From 2006 to 2016, undergraduate tuition and fees at the University of North Carolina Chapel Hill increased 86 percent. Over the same time, tuition at all 4-year public colleges and universities increased 71 percent.
A common talking point of college administrators and progressive politicians has been that state budget cuts have fueled the rise in college tuition.
Preston Cooper, Senior Fellow at American Enterprise Institute. Cooper conducted research that challenges the assertion. After analyzing tuition trends at four-year colleges from 2004 to 2015, Cooper found that every dollar of per student subsidy cuts was associated with a tuition hike of less than five cents.
Cooper found changes in state subsidies appear to have little, if any effect on tuition levels at public colleges. Cooper writes:
Rather than increasing tuition, public colleges respond to subsidy cuts by reducing spending, specifically spending in areas not related to instruction such as research and administration. For every three to five dollars in subsidy cuts, spending on instruction goes down by one. Perhaps intuitively, expenditures tangential to the central educational mission of universities are the first to go when subsidies fall.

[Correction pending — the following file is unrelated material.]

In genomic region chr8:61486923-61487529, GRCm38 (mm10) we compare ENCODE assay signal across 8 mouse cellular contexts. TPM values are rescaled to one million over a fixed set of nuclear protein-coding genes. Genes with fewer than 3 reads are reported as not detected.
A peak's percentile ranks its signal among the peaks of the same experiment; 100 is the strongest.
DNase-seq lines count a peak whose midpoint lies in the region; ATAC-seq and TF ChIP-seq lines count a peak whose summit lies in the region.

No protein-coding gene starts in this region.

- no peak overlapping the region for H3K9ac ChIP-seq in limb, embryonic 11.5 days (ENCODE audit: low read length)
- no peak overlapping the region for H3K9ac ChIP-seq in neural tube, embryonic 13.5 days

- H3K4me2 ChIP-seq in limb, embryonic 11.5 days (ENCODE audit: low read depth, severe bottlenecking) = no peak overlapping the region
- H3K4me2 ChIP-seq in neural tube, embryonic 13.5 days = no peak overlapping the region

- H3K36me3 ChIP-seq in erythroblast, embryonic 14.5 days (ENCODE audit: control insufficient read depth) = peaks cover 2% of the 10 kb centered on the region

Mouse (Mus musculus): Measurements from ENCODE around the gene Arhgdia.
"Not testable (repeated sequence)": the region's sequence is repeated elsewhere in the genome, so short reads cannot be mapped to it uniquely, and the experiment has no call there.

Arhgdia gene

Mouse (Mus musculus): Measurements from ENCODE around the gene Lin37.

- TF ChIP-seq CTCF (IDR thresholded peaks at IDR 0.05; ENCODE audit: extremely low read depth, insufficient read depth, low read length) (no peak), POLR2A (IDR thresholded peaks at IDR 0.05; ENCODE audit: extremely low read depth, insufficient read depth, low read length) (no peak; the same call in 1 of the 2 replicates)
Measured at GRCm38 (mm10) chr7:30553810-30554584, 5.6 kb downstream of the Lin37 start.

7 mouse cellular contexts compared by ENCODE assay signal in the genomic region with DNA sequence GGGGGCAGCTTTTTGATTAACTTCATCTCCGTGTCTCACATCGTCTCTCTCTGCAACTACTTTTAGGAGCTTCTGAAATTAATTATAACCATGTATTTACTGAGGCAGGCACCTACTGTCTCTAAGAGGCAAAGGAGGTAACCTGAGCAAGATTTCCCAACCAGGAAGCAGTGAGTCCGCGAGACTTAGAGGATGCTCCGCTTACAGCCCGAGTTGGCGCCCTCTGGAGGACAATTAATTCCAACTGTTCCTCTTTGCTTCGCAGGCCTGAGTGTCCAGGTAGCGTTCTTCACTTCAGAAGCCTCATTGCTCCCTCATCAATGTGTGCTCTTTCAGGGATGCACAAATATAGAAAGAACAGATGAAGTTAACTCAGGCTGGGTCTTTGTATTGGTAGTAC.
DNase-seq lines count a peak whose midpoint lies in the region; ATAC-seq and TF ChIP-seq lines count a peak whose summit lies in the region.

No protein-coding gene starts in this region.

So, what’s behind the high cost of a college education? Many believe the prevalence of federal financial aid has done more to drive up costs than any other factor. Financial aid has allowed millions to attend college. But it has also kept afloat institutions that might have otherwise closed, distorted the true price of education, and delayed necessary market corrections.
Remember that the next time you write a tuition check.